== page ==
Epigenetics: Asking cancer the right question



The “gene hunting” aspect of cancer research has for years been the stuff of headlines, thanks to discoveries like the mutations in several genes linked to a higher breast cancer risk.

After initially being able to sequence only one gene at a time, scientists can now test all 20,000. And these advances in sequencing a patient’s entire genome have made diagnosis and treatment cheaper and more available, inspiring hope that the rarest of mutations can be mapped out and matched to drugs currently in use or development.

But not all genetic mutations are alike. Some mutations are inherited, and others occur over a lifetime, influenced by environmental factors such as smoking, sun exposure and nutrition. And not all mutations go on to cause cancers.

Knowing the genetic changes responsible for a cancer is only part of the story. What is emerging as the next frontier in cancer research is the environment surrounding our genes that regulates their behaviour: epigenetics. In a new paper for the journal Science, the University of Melbourne’s Professor Mark Dawson evaluates where the research into the epigenetics of cancer is at.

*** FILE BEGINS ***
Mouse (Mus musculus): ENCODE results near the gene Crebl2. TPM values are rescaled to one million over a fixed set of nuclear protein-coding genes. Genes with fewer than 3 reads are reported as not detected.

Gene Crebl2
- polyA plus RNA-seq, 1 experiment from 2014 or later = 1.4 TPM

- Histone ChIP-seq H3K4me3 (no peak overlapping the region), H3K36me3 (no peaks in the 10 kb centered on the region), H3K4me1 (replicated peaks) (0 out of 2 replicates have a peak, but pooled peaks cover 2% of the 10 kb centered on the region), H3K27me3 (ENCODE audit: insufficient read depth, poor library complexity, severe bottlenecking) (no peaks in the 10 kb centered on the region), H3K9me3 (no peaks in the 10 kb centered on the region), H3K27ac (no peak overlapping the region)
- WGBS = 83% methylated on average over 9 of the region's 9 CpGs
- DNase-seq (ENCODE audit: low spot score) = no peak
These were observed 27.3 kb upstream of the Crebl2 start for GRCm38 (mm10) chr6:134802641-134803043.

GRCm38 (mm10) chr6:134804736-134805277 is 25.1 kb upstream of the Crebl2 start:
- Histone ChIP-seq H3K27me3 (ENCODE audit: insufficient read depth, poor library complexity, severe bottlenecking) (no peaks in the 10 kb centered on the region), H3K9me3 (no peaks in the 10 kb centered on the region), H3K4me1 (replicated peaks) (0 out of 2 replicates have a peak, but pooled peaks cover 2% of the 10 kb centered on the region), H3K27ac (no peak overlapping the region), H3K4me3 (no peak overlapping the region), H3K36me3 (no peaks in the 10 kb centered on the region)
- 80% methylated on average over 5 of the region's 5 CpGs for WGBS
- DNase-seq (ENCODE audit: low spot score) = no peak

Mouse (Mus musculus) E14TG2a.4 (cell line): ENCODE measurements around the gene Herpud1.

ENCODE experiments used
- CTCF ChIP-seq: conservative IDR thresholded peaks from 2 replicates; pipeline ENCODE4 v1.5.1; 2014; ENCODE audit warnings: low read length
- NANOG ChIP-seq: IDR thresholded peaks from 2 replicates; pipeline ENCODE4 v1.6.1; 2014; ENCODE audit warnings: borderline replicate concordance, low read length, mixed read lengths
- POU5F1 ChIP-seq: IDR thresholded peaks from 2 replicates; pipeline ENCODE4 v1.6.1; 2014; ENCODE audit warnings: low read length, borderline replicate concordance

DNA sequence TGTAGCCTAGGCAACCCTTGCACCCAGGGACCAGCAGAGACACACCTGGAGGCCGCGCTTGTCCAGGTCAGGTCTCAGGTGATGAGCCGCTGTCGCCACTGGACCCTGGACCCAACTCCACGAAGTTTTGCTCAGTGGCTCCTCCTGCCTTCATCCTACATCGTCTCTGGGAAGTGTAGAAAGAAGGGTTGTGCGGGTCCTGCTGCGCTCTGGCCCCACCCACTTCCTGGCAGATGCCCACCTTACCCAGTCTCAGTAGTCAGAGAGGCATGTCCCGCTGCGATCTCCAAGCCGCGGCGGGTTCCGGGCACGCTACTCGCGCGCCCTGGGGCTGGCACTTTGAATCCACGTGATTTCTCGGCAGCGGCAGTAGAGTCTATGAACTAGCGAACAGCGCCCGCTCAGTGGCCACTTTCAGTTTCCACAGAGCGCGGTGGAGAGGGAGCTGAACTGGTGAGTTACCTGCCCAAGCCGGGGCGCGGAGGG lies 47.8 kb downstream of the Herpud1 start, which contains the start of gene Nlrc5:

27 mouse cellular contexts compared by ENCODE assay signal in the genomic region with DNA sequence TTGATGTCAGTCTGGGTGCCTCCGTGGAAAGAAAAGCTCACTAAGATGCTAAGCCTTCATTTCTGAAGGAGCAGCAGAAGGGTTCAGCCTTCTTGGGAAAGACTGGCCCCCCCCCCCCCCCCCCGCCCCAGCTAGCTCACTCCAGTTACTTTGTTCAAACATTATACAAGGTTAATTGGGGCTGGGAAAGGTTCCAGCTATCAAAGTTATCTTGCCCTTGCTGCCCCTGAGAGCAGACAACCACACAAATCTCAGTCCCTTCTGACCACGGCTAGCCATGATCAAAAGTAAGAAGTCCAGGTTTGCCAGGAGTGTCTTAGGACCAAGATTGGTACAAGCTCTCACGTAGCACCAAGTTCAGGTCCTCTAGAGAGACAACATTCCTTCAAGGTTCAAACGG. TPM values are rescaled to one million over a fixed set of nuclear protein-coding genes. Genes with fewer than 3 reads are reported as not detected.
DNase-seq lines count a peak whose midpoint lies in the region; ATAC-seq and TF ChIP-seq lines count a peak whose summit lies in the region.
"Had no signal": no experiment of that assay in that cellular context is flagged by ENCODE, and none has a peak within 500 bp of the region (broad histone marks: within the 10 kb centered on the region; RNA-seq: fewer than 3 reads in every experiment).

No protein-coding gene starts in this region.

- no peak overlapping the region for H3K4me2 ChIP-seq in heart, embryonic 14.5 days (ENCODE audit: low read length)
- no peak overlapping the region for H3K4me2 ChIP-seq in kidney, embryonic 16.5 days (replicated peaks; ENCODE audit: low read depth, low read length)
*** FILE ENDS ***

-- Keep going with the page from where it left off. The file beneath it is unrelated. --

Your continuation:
“Epigenetics essentially refers to the study of chromatin biology,” says Professor Dawson, a leading researcher in the field, who is based at the Peter MacCallum Cancer Centre.

DNA is bundled into a structure known as chromatin, which acts a little like bubble wrap, in which proteins called histones enclose, compact and protect it, exerting a significant influence on genes’ behaviour.

“Every cell in our body has an identical copy of DNA, which is packaged in a way that regulates access so that it can repaired and replicated when needed, and the genes within our DNA can be expressed at the right place and time,” Professor Dawson explains.

“Histones, which are the proteins that help package DNA can be chemically modified and these chemical tags serve as instructive beacons. They mark genes as being ready to be turned on or off.”

Our DNA is the same throughout our bodies – but a skin cell expresses very different genes to a liver cell. If we think of our DNA as the words in a book, then epigenetics is the process of creating a table of contents so that the words can be read in the right order to tell a story.

For instance, how does a blood stem cell become a red blood cell or a white blood cell? Each of these cells have the same instruction manual (DNA code), however a different story is being read in the red blood cell compared to the white blood cell.